Having a healthy lifestyle, including restorative sleep, nutritious diet, exercise, mindfulness and socialization will increase our emotional reserves and make us providers more able to approach a patient’s painful story with compassion. Compassion is the byproduct of mindfulness. Its ultimate expression can be viewed as an unconditional love for all creatures; it is a form of altruistic love that is not based on dependency but takes place with detachment, without expectation, which is distinct from empathy.

Any emotion (anxiety or sadness) is a signal that we need to attend to a situation to restore balance and makes us mindful (see figure).This in turn can lead to compassion towards self and others. It helps us connect with people while not being overwhelmed by their problems. It is about looking at a situation with curiosity, without judgment. By being compassionate, we are subsequently more apt to mentalize, to think about others’ thinking (see figure).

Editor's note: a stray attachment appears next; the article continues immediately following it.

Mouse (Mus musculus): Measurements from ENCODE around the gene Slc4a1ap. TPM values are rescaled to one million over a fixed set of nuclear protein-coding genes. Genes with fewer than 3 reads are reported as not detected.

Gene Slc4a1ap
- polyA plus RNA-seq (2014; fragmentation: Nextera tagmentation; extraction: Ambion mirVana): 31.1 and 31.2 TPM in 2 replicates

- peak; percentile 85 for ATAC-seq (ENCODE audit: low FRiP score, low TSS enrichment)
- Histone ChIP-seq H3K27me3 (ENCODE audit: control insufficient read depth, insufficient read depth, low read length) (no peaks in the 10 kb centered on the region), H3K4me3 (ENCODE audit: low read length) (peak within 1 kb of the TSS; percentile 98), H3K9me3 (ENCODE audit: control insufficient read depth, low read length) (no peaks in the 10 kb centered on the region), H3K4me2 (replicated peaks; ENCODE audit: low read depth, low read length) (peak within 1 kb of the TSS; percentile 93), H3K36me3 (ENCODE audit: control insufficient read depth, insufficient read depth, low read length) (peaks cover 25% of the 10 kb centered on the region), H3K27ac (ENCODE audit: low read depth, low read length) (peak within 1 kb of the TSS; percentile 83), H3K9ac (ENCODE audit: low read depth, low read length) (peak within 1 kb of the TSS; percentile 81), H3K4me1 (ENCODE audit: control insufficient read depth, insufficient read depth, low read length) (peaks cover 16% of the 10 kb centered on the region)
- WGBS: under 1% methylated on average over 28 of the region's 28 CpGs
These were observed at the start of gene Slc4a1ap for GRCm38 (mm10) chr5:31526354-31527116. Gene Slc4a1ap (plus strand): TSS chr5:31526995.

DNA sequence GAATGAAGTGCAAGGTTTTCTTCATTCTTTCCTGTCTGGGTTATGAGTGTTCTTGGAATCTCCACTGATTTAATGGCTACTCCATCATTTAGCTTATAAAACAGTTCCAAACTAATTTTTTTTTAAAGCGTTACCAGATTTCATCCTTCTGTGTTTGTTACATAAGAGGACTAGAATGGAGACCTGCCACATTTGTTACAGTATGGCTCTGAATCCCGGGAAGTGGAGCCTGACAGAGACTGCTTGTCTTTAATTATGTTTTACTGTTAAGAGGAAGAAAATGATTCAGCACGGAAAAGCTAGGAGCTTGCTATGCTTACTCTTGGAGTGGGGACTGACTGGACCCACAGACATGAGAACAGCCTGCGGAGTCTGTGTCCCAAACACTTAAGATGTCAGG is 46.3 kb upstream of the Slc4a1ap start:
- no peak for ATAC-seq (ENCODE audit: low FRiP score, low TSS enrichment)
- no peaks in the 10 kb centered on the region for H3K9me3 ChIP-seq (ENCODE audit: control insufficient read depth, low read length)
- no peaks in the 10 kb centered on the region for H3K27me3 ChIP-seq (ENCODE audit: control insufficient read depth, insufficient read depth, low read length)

Empathy is closer to a raw emotion (a signal: see above) and if we stay stuck at that stage without being able to move to a position of mindfulness and compassion, it can be draining and even lead to burnout (perhaps we should talk about “empathy fatigue” in medicine, rather than “compassion fatigue”, because once accessed, compassion stores are unlimited). Being compassionate allows us to see more clearly and makes us all more effective in approaching life challenges. By being mindful, we also maximize our chances of experiencing joy, by being attentive and catching it as it occurs, and when we learn to cultivate it, it boosts our compassion.


Trauma is ubiquitous. Even though we cannot erase trauma stories, we can heal from them and also better prepare for secondary trauma at work by boosting our resilience and maintaining connections with supportive colleagues.


If you think you are experiencing trauma-related or depressive symptoms, please know that you are not alone, and help is available. Acknowledge your patients’ own resilience, since witnessing it can revitalize you. Make room for your emotional experience after a traumatizing situation. It will help you plant a vast garden of mindfulness on which joy can rain, making the flowers of compassion grow, thrive and brighten up the world.


Print Friendly, PDF & Email
Blog Attachment